By Sheila Mckenzie-
Students at Bristol University are one of the groups most at risk of exposure to air pollution in Bristol, a study by Kings College University has found.
The study also confirmed that five people are dying early every week in the city as a result of toxic air.
Local officials have called for legal commitments to be enforced to tackle the issue, which can also lead to severe health effects.
Bristol City Council recently voted to ban all diesel cars from the city centre during the day from 2021. The decision was taken in a bid to reduce the level of air pollution in the city, which is currently 1.2 times over the legal limit.
Researchers at King’s College London examined the combined impact of PM2.5, from domestic wood and coal burning and industrial combustion and nitrogen dioxide, which mainly comes from older polluting vehicles.
The scientists estimated that the combined impact of pollution to Bristol’s air cause about 260 people to die each year. These pollutants could cause up to 36,000 deaths across the UK each year, and also contribute to several health conditions including asthma, lung cancer, heart disease, stroke and diabetes.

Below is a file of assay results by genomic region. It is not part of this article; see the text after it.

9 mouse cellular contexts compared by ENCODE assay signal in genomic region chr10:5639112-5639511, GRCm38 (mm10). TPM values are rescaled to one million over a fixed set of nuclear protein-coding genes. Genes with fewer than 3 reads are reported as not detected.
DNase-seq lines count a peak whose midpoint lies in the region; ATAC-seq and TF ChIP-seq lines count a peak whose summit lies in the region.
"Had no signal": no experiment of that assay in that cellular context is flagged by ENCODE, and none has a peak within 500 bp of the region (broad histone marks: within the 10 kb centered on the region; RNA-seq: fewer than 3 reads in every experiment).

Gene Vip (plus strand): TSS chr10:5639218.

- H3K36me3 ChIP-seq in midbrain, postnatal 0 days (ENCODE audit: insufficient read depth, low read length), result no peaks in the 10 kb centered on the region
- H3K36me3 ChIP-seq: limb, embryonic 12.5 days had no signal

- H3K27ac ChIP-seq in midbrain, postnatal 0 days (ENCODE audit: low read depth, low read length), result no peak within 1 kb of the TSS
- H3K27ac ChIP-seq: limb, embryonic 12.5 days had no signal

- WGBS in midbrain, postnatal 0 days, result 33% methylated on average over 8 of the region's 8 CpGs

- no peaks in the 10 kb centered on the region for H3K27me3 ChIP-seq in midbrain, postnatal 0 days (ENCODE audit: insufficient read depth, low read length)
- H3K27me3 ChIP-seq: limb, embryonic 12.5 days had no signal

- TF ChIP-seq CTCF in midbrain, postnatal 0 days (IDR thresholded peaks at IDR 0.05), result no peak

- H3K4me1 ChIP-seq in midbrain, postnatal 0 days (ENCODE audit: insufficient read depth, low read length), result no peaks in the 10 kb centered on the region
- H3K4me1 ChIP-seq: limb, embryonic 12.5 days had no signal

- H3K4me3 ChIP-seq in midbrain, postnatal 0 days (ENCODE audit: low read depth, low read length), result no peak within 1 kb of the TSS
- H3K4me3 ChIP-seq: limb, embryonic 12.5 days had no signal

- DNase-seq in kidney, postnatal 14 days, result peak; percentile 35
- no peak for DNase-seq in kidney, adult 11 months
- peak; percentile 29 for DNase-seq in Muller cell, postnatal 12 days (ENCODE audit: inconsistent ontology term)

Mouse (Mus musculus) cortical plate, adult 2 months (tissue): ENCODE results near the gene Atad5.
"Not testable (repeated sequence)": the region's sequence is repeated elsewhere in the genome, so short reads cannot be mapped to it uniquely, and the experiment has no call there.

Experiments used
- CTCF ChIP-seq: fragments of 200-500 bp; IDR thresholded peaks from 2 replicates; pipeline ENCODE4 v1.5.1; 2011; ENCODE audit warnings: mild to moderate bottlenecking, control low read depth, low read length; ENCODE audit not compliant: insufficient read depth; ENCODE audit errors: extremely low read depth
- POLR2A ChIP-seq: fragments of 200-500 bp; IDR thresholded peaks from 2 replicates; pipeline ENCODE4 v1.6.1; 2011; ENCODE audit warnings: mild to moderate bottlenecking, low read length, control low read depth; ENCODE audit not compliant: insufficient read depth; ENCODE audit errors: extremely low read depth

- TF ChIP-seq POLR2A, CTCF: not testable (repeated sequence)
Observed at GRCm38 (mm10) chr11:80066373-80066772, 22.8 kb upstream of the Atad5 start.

In response to the study, released by campaign group UK100 and King’s College London, Marvin Rees, Mayor of Bristol, said: “We have a moral, ecological and legal duty to clean up the air we breathe.
“This research emphasises how vital it is that we act quickly to improve health and save lives in Bristol.”
The study showed that Bristol had higher levels of PM2.5 pollution than Liverpool and Greater Manchester, but a lower death rate – partly because it is less densely populated. The study found the annual cost of the health impact of air pollution in Bristol was up to £170m a year.
Accommodation for 953 postgraduate students will be spread across three tower blocks on part of Temple Island.